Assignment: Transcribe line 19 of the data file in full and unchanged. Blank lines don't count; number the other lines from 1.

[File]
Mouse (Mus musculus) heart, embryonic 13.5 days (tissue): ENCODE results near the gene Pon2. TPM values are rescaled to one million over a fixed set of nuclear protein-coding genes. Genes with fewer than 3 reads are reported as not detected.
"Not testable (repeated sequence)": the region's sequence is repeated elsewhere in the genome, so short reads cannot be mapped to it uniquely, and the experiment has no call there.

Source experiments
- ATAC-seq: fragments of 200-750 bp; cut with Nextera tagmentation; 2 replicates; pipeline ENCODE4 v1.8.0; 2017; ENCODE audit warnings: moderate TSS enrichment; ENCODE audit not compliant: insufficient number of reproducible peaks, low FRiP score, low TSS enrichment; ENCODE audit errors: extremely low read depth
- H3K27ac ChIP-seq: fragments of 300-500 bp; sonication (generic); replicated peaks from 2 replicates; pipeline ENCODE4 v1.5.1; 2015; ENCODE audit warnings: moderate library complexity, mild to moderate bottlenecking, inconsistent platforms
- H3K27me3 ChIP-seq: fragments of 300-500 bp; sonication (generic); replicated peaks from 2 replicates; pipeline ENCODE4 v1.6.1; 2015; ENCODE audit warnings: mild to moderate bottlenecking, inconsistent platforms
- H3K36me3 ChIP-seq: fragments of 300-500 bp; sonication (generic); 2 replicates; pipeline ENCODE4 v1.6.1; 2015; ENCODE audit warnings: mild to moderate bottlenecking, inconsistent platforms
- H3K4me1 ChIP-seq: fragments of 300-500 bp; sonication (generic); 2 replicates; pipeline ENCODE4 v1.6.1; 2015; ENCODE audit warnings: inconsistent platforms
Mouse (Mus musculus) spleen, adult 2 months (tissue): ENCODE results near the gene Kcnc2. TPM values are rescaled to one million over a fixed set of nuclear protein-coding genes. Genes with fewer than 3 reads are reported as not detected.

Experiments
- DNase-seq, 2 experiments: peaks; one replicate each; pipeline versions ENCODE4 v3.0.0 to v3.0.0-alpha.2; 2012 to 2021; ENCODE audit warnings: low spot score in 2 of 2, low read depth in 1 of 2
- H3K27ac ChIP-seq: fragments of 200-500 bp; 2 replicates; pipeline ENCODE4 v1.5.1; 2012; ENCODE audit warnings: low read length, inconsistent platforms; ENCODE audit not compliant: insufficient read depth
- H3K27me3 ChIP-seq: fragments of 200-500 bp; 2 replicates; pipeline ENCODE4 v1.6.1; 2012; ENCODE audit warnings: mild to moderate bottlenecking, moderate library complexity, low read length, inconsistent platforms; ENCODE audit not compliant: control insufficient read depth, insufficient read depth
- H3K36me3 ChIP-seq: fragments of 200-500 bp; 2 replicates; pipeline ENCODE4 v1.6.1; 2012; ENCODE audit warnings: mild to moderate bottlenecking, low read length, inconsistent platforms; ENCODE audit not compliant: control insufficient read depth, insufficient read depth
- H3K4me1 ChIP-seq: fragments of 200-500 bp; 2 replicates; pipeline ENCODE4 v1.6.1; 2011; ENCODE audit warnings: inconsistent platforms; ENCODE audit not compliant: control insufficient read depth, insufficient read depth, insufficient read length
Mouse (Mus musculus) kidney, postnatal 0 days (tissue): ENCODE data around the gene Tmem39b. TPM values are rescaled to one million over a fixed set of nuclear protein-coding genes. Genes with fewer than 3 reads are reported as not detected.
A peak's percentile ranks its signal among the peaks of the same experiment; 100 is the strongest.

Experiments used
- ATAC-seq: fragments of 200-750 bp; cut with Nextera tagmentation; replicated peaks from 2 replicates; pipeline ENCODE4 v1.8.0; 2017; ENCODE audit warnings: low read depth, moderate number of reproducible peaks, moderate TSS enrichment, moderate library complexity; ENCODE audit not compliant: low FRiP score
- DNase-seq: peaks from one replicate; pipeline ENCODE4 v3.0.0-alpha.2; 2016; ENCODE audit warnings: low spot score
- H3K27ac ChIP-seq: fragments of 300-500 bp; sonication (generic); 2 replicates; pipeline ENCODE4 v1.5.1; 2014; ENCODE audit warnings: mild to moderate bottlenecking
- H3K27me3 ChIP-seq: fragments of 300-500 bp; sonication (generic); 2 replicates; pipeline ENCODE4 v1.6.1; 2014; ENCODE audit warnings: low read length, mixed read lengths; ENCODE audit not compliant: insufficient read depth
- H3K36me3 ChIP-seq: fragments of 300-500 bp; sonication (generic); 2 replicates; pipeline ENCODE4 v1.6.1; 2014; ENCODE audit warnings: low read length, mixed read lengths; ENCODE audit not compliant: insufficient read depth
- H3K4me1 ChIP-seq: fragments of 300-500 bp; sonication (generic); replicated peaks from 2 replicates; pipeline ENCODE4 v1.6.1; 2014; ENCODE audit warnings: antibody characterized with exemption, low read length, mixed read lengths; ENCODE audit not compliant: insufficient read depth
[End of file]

- ATAC-seq: fragments of 200-750 bp; cut with Nextera tagmentation; replicated peaks from 2 replicates; pipeline ENCODE4 v1.8.0; 2017; ENCODE audit warnings: low read depth, moderate number of reproducible peaks, moderate TSS enrichment, moderate library complexity; ENCODE audit not compliant: low FRiP score